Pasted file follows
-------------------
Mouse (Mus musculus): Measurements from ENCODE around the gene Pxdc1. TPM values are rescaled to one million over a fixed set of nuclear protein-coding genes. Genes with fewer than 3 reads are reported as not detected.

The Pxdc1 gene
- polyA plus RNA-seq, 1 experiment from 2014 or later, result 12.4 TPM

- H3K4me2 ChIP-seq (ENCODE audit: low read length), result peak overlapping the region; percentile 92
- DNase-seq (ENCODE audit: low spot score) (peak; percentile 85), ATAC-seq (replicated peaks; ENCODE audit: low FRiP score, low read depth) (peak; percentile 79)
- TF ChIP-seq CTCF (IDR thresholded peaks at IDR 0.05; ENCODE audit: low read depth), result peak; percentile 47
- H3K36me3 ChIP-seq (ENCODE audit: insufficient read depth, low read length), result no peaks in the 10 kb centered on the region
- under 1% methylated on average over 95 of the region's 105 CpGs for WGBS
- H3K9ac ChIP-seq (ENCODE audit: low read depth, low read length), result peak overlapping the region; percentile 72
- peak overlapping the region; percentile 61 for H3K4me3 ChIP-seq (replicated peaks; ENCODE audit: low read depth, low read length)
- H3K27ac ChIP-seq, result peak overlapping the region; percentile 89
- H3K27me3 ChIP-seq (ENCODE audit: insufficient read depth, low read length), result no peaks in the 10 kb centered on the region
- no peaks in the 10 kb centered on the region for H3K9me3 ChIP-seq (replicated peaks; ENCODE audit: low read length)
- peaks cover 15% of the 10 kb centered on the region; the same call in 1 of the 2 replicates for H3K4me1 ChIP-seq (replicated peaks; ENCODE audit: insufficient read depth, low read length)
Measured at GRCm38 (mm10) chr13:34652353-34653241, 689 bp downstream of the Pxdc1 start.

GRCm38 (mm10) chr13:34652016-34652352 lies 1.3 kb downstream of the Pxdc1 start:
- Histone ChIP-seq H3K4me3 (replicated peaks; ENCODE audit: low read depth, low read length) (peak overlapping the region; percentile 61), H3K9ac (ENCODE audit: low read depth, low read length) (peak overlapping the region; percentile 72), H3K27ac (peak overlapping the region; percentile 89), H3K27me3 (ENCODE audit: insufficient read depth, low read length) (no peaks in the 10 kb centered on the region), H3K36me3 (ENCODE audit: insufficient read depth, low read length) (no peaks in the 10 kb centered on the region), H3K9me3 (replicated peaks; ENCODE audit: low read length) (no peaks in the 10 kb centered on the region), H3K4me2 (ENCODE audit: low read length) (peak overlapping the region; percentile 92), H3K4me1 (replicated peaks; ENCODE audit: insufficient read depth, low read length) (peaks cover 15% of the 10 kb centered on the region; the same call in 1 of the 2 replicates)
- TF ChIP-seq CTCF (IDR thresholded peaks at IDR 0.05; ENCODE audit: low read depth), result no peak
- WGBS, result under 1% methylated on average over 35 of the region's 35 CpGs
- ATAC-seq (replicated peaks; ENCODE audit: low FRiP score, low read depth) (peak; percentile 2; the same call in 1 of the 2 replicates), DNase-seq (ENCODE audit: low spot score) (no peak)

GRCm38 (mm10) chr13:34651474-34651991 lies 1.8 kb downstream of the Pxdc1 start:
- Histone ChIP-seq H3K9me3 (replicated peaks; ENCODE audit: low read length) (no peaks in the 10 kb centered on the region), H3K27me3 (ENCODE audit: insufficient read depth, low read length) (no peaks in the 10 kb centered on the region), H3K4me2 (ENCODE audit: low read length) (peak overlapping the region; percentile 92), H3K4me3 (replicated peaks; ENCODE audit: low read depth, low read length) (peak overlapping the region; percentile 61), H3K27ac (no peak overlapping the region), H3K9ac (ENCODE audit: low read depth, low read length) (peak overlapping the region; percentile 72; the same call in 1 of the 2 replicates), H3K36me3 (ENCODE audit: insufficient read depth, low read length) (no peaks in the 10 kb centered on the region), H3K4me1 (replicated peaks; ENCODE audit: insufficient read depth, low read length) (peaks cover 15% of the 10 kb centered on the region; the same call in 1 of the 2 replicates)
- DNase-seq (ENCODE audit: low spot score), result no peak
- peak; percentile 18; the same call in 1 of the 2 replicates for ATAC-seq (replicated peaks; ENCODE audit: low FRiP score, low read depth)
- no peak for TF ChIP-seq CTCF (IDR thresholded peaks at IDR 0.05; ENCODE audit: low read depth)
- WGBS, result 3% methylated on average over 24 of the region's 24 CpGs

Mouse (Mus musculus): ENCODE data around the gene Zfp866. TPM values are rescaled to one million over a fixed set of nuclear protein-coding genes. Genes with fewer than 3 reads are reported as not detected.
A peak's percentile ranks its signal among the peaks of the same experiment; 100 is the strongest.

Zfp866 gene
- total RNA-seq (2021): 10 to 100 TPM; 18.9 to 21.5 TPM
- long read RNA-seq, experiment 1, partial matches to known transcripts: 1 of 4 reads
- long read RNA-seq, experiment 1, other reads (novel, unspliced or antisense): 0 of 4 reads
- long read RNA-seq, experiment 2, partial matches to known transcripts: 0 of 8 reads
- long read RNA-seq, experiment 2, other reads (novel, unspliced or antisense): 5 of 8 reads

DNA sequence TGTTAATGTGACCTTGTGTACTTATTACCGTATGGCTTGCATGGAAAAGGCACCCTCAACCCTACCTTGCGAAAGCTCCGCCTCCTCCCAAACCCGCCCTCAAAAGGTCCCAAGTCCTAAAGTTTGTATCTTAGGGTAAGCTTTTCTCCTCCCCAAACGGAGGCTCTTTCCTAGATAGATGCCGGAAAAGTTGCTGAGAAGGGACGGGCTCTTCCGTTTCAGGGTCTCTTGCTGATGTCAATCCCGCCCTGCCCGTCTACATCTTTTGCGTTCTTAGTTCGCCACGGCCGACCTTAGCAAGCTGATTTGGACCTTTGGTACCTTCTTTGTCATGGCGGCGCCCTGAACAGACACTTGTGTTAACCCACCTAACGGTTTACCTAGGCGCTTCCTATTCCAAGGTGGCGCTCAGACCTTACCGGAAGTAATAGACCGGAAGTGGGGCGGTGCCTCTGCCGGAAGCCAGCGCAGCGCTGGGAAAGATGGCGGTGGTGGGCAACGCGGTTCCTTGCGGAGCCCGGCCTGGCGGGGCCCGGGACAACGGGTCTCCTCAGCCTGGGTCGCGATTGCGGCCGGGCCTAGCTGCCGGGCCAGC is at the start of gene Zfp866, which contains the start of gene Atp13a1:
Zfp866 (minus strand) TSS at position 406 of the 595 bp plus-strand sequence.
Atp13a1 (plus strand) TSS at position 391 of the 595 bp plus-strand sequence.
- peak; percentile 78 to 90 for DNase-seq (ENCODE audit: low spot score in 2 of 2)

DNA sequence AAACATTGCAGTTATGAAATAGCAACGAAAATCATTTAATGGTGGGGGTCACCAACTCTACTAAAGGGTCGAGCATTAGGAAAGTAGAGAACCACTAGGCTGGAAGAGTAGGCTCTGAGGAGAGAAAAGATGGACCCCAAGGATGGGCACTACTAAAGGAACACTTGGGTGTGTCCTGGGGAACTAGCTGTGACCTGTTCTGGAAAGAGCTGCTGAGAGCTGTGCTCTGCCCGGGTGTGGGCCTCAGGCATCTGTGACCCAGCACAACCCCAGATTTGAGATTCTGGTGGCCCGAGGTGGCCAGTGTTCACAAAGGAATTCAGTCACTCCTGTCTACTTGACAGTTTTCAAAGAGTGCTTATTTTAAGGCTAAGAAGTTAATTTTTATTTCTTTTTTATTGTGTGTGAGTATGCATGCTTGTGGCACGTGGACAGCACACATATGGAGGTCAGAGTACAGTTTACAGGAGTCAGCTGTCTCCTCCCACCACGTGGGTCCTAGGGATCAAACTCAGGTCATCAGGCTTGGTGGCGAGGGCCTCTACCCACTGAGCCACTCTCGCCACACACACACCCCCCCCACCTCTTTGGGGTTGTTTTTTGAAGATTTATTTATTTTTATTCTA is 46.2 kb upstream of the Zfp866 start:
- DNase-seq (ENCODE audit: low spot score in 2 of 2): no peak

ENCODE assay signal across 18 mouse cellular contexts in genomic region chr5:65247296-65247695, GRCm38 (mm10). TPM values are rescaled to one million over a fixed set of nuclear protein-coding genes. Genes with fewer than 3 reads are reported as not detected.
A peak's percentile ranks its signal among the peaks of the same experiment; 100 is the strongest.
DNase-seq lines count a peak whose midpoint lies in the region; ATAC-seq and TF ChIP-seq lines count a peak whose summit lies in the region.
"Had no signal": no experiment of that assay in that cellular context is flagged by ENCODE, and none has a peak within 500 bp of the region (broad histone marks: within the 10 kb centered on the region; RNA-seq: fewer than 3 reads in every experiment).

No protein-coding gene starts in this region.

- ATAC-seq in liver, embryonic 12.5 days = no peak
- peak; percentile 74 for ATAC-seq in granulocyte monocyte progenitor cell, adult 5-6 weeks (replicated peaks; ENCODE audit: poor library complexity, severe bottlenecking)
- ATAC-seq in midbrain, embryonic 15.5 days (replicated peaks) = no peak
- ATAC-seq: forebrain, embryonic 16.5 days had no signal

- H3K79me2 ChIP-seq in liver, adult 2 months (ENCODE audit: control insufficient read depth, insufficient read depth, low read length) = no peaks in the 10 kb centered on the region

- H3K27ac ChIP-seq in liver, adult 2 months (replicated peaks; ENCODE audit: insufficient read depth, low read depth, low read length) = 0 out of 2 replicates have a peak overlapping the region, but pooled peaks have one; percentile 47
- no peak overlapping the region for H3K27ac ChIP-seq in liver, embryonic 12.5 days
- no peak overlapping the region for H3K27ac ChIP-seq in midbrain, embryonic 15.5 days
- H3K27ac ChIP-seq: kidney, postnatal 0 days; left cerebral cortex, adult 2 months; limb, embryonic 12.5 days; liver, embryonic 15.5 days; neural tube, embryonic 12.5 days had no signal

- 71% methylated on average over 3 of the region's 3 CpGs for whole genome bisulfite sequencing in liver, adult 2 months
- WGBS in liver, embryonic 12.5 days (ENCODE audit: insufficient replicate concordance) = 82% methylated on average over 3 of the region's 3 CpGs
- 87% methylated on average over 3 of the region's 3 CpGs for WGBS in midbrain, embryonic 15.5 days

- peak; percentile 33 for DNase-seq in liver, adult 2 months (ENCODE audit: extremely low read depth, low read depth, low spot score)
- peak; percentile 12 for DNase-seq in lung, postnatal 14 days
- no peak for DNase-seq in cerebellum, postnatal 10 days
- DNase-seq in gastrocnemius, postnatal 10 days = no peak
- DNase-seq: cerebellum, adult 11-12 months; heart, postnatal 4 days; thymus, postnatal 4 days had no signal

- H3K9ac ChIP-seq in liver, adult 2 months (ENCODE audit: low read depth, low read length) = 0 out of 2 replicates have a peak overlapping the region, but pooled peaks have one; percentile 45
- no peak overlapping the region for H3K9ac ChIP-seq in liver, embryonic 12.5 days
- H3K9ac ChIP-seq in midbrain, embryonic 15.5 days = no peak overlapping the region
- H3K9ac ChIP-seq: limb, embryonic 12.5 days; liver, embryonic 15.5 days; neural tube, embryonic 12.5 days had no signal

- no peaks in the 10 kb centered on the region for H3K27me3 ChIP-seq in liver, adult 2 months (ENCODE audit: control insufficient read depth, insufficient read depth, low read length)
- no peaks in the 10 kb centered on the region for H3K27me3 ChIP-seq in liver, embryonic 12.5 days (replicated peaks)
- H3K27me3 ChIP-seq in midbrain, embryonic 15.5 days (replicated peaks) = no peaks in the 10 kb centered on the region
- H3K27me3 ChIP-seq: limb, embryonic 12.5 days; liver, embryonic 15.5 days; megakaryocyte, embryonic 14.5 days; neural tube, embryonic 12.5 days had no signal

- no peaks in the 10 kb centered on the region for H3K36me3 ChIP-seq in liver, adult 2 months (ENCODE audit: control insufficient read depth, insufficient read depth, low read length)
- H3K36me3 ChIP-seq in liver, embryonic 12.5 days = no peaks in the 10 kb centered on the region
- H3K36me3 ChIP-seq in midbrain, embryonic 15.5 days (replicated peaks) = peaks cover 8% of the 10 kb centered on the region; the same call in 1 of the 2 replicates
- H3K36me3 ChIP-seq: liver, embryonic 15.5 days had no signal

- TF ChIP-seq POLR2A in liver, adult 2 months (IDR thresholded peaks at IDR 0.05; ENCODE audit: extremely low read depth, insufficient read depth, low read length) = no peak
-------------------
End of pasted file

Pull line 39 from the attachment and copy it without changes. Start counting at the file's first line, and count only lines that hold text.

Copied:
DNA sequence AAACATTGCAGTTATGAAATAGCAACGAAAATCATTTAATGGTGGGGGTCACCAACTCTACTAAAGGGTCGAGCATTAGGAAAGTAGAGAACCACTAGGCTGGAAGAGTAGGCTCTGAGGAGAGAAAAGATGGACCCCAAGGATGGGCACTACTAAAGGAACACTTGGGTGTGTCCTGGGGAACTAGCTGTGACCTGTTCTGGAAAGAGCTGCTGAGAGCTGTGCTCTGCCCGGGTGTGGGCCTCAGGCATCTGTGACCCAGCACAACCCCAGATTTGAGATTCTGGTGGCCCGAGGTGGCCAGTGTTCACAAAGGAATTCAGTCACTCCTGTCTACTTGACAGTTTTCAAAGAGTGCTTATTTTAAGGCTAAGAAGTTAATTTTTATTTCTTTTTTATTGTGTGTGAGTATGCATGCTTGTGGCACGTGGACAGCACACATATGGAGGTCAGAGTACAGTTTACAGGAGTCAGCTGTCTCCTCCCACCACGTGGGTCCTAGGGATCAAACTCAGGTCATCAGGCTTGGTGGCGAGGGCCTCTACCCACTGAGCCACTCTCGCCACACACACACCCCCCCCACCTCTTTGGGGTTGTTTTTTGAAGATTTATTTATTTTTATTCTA is 46.2 kb upstream of the Zfp866 start: